Ana’s main rival, Priscilla Ribic is a 1972-born M1 lifter and a veteran in the sport. She’s been extremely dominant in the 72kg class for as long as we can remember, and has been consistently adding to her total, most recently putting together 632.5kg with a 634 Wilks at the 2016 World Championships. Beaten by Ana Castellain with only 5.5kg and 2~ Wilks points between them, it will be a mightily close battle between the Brazilian and the American for the Heavyweight title.
Not much is known about Venezuelan lifter Yenifer Canelon. After bombing out of the junior World Championships in 2008 and placing second in 2010, Yenifer hasn’t been around the Powerlifting scene until last year at the 2016 World Championships. She competed in the 72kg class, placing seventh with a 533.67 Wilks. Since then, she made miraculous gains in her performance, scoring a Wilks of 611 at what is assumed to be a Venezuelan national competition. If she’s continued that rate of progress, she’ll be a contester for gold next to Ana and Priscilla.
Marte has been up and coming in the 72kg division for some time now. Placing third next to Ana and Priscilla at the 2016 World Championships, The Norwegian lifter went on to win the European World Championships for the third time with a 612.5kg total and 597.98 Wilks.
Ukrainian lifter Sergii Bilyi is at the top of the 93kg class at the moment, winning the World Championships the last two years. Doing so in 2015, he also set a new world record total in the 93kg class with 1022.5kg and a Wilks of 645.2. He entered the World Games in 2013 still as a junior lifter, and ended up placing fourth in the Heavyweight division with a 607.6 Wilks. Having added almost 40 points to his Wilks since then, Sergii is now the favorite to win the Heavyweight division.
Closely following Sergii is fellow 93kg lifter Dmitry Inzarkin, who won the World Championships in 2014, but since has been beaten by Sergii in 2015 and 2016. With his all-time best total of 1017.5kg and Wilks of 642.35, the Russian lifter is sure to make for a close battle.
Another top Ukrainian lifter at the World Games is Dmytro Semenenko. Competing in the Heavyweight division, Dmytro is the reigning 105kg World Champion from 2015 and 2016. With his best total of 1035.5kg from 2015, Dmytro is at a very similar level of strength to both Sergii and Dmitry – so he’ll need to either weigh in light or add on some more kilos to his total if he wants to be in with a chance of silver or gold.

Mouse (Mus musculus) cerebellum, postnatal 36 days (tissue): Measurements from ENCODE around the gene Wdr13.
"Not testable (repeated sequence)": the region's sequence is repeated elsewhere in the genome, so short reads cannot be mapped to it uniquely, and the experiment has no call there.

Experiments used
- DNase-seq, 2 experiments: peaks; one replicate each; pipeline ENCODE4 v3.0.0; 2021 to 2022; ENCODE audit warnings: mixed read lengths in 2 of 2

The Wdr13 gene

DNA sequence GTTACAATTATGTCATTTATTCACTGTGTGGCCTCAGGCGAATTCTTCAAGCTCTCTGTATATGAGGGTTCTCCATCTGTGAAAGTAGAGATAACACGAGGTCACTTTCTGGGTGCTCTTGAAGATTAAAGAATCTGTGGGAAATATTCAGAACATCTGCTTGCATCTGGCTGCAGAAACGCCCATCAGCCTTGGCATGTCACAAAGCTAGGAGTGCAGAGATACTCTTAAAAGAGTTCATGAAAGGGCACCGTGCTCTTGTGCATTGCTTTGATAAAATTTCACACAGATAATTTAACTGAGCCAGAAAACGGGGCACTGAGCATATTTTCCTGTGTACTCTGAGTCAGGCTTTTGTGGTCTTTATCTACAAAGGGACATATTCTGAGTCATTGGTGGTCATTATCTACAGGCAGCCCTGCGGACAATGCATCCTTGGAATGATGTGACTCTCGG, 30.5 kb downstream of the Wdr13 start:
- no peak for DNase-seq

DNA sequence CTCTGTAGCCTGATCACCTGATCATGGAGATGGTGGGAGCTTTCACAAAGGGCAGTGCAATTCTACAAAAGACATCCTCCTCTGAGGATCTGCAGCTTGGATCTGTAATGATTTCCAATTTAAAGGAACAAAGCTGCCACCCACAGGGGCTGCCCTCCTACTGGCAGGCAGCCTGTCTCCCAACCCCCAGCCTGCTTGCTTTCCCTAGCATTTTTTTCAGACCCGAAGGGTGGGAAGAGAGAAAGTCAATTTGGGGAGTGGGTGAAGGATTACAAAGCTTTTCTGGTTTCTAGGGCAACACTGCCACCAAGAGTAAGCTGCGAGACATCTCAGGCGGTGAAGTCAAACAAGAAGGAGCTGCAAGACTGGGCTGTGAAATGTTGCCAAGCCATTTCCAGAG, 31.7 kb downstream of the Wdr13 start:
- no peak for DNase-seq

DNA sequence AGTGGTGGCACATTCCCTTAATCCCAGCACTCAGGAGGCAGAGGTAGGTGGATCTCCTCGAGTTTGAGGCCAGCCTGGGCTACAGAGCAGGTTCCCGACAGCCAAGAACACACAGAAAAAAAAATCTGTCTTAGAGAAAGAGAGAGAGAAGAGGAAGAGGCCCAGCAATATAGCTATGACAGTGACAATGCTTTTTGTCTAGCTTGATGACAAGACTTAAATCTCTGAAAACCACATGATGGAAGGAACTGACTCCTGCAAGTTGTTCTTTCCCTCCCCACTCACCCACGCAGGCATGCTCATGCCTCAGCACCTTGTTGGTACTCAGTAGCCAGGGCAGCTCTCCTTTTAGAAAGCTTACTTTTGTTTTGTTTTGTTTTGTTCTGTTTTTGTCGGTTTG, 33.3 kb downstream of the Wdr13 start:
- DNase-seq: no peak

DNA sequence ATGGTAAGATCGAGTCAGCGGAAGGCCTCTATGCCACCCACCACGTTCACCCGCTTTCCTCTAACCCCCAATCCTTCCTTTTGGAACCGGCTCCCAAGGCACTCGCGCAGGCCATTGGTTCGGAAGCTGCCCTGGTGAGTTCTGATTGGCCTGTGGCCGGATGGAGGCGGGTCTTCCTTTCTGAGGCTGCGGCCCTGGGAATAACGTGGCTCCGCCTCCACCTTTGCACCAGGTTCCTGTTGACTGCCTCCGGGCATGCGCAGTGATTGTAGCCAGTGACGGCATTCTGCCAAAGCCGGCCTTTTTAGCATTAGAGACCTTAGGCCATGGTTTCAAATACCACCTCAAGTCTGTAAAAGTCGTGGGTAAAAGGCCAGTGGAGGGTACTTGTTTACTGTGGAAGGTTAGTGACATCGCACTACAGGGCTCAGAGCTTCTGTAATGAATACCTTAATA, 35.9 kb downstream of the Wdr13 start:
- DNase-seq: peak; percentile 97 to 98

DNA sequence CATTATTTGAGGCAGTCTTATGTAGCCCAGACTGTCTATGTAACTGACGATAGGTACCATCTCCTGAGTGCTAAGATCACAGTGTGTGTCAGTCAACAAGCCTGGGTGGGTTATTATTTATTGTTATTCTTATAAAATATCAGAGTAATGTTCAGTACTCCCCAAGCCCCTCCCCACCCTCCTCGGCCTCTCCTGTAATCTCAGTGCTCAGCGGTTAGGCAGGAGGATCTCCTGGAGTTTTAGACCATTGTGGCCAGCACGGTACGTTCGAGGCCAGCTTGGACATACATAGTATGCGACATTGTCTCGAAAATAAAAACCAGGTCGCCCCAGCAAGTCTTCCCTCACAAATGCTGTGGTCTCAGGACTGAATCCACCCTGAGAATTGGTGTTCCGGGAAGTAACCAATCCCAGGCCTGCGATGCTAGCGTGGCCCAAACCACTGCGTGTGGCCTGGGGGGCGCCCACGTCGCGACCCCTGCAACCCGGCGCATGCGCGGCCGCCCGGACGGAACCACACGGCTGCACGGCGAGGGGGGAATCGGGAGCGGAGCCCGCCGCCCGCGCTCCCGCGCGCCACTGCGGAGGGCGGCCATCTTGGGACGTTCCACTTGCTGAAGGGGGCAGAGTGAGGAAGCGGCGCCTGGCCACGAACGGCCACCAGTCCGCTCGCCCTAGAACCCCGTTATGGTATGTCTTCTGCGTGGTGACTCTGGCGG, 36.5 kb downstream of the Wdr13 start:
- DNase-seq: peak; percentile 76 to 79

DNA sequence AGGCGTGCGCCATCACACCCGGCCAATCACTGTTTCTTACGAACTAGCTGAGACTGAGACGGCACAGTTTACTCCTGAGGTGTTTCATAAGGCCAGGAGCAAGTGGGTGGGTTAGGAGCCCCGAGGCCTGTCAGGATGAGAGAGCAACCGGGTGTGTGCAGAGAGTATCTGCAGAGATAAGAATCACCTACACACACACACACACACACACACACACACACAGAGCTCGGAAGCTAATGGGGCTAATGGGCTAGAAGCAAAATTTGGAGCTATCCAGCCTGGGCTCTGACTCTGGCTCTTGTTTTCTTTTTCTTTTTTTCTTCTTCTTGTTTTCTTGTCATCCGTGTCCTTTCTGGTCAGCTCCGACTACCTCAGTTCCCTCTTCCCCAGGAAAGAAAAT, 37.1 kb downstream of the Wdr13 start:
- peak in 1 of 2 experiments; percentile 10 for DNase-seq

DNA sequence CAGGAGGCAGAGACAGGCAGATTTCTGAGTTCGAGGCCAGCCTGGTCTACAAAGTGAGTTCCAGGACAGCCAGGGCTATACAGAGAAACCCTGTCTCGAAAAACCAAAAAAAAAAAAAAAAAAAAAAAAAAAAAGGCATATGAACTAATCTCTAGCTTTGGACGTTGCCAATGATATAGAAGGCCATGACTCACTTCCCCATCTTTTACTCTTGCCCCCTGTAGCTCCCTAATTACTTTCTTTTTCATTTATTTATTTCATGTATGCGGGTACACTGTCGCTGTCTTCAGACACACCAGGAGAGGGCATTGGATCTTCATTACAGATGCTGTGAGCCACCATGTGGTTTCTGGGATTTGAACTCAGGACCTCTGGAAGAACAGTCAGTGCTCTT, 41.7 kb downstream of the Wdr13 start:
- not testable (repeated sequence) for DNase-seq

Ukrainian lifter Tetyana Melnyk placed second in the Middleweight division at the World Games in 2013 next to Larysa Soloviova, however didn’t return to the international Powerlifting scene in 2014 or 2015. She made her comeback in 2016 at the World Championships, where she only ended up placing fourth in the 84kg division, weighing extremely light at 72.15kg with a 594.57 Wilks. Though her 610kg total is pretty good in the 84kg division, competing this light in the Super-Heavyweight division may be enough to give her the edge in the Wilks score to take the overall title.
One of USA’s top heavyweight women, 84kg Liane Blyn is a seasoned M1 equipped lifter. She placed fifth in the Super-Heavyweight division at the World Games in 2013 and has since made tremendous gains on her total and Wilks. Back then she totaled 592.5kg with a 542 Wilks, but most recently won the 2016 Open World Championships with a 645kg total and 584 Wilks. Liane is a top contender for the Super-Heavyweight title.
Liane’s main rival, Ielja Strik is another seasoned M1 lifter in the 84kg division. Liane and Ielja are always neck and neck when it comes to the World Championships, and it will likely be the case again. On the equipped side, the Dutch lifter came second to Liane in 2015 and 2016 at the World’s, however she won back in 2013. At the World Games four years ago, Ielja came second in the Super-Heavyweight division next to Olena Kozlova (who is not attending this time around), so will be gunning for the top spot.